United States District Court, D. Arizona
A. Teilborg, Senior United States District Judge.
before the Court are Plaintiff Barry Lynn Moon's
(“Moon”) Motion to Remand, (Doc. 18), and
Defendant American Family Mutual Insurance Company SI's
(“American Family”) Motion for Change of Venue
Pursuant to 28 U.S.C. § 1404, (Doc. 7). Both parties
have responded, (Doc. 22 & 23), and replied (Doc. 26
January of 2018, Moon, an insured, brought breach of contract
and bad faith claims against American Family, his insurer, in
Maricopa County Superior Court. (Doc. 1-1 at 1-7). Moon
claims that American Family is obligated to pay the $55,
785.22 he incurred defending, and ultimately settling, a
negligence claim, as well as costs and attorneys' fees
incurred in compelling American Family to comply with his
insurance policy. (Doc. 1-1 at 5-7).
February of 2018, American Family removed the case to this
Court. (Doc. 1). Moon now seeks to remand to Maricopa County
Superior Court, arguing that this Court lacks subject-matter
jurisdiction because American Family has failed to plead a
sufficient amount in controversy to establish diversity
jurisdiction. (Doc. 18).
Article III, this Court's exercise of judicial power is
contingent upon the presence of subject-matter jurisdiction.
See U.S. Const. art. III, § 2. One such form of
jurisdiction is diversity jurisdiction, see id.; 28
U.S.C. § 1332, which exists where the parties are of
completely diverse citizenship and where the amount in
controversy exceeds $75, 000. See 28 U.S.C. §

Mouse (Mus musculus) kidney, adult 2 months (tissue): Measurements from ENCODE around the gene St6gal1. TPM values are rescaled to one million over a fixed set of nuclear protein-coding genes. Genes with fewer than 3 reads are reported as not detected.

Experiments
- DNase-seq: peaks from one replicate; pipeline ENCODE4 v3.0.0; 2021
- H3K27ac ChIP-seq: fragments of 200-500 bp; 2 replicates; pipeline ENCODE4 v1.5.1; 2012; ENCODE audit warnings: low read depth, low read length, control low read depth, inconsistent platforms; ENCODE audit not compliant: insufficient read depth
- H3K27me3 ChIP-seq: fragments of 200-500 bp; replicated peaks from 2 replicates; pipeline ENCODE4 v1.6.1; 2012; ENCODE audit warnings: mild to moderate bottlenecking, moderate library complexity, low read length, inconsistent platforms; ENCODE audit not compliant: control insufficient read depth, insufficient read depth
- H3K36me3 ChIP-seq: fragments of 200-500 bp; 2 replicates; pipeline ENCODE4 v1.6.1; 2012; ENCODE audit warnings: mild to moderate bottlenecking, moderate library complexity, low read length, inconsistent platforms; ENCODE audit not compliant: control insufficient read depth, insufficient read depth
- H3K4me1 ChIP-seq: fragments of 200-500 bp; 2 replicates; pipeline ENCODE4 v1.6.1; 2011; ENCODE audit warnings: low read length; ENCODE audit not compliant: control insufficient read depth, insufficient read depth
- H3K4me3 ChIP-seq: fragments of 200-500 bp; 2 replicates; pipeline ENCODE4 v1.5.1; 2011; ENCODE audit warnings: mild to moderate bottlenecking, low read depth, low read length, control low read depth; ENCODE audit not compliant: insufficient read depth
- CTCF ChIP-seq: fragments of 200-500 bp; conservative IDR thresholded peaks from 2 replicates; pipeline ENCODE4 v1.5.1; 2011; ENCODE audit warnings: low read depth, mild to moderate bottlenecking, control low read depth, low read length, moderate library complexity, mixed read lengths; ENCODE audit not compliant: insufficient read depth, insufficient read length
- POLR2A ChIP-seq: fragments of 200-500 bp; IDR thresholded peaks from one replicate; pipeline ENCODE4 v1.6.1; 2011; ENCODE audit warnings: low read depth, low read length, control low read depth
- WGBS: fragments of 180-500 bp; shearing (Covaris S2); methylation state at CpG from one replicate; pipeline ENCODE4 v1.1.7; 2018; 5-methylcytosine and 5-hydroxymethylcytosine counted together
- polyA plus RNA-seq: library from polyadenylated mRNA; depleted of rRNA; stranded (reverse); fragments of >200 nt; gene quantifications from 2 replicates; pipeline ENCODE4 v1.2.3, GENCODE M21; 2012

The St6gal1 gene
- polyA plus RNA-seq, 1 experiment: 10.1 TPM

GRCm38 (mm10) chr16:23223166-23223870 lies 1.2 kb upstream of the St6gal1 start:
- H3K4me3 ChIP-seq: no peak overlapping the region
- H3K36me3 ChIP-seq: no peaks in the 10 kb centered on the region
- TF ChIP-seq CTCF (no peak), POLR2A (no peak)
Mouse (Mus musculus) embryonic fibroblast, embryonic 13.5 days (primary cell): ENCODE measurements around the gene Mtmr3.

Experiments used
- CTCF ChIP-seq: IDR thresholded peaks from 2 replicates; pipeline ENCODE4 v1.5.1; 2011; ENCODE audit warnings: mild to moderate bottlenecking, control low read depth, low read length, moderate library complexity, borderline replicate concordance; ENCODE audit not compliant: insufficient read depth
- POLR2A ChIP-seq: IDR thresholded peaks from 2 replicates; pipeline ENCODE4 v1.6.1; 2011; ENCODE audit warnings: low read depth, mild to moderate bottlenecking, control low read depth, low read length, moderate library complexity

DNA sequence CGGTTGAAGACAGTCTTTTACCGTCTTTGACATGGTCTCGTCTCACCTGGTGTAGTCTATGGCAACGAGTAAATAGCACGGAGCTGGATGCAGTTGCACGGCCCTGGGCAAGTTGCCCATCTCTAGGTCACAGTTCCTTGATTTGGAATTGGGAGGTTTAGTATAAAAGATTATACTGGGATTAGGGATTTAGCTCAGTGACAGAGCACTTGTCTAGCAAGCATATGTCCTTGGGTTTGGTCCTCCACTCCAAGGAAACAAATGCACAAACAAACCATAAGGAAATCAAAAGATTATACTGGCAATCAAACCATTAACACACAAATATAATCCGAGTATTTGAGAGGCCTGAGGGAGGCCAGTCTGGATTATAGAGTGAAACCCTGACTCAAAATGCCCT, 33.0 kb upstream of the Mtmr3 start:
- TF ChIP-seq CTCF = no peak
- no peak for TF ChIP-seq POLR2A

1332(a); Lincoln Prop. Co. v. Roche, 546 U.S. 81, 89
removed case, “[t]here is a strong presumption that the
plaintiff has not claimed a large [enough] amount in order to
confer jurisdiction on a federal court.” St. Paul
Mercury Indem. Co. v. Red Cab Co., 303 U.S. 283, 290
(1938). Accordingly, the defendant bears the burden of
establishing that the amount-in-controversy requirement is
met by a preponderance of the evidence. Gaus v. Miles,
Inc., 980 F.2d 564, 567 (9th Cir. 1992); 28 U.S.C.
§ 1446(c)(2)(B). “Conclusory allegations as to the
amount in controversy are insufficient.” Chavez v.
JPMorgan Chase & Co., No. 16-55957, 2018 WL 1882908,
at *2 (9th Cir. Apr. 20, 2018) (quoting Corral v. Select
Portfolio Servicing, Inc., 878 F.3d 770, 774 (9th Cir.
parties agree that they are completely diverse, as Moon is a
citizen of Arizona and American Family is a citizen of
Wisconsin. See (Doc. 23 at 2). Therefore, the
only issue is whether American Family has established, by a
preponderance of the evidence, that the amount in controversy
exceeds $75, 000.
Family argues that the amount-in-controversy requirement is
satisfied, because: (1) Moon's complaint alleges that he
paid $15, 000 to settle his negligence suit and that he
incurred $55, 785.22 in attorneys' fees and costs,
totaling $70, 785.22; (2) Moon seeks pre- and post-judgment
interest, totaling $12, 400; and (3) Moon seeks
attorneys' fees incurred in the present action and
punitive damages. (Doc. 23 at 2-4); see (Doc. 1 at
2). Accordingly, American Family claims, the amount in
controversy is “at least $83, 000.” (Doc. 23 at
4). These three arguments will be considered in turn.
American Family's argument that Moon's claimed
damages total $70, 785.22 misunderstands the complaint.
Moon's claimed damages of $55, 785.22 included the
Settlement Amount of $15, 000. (Doc. 1-1 at 5, 7). Therefore,
American Family erred in double counting the settlement
amount, and Moon only seeks $55, 785.22 in compensatory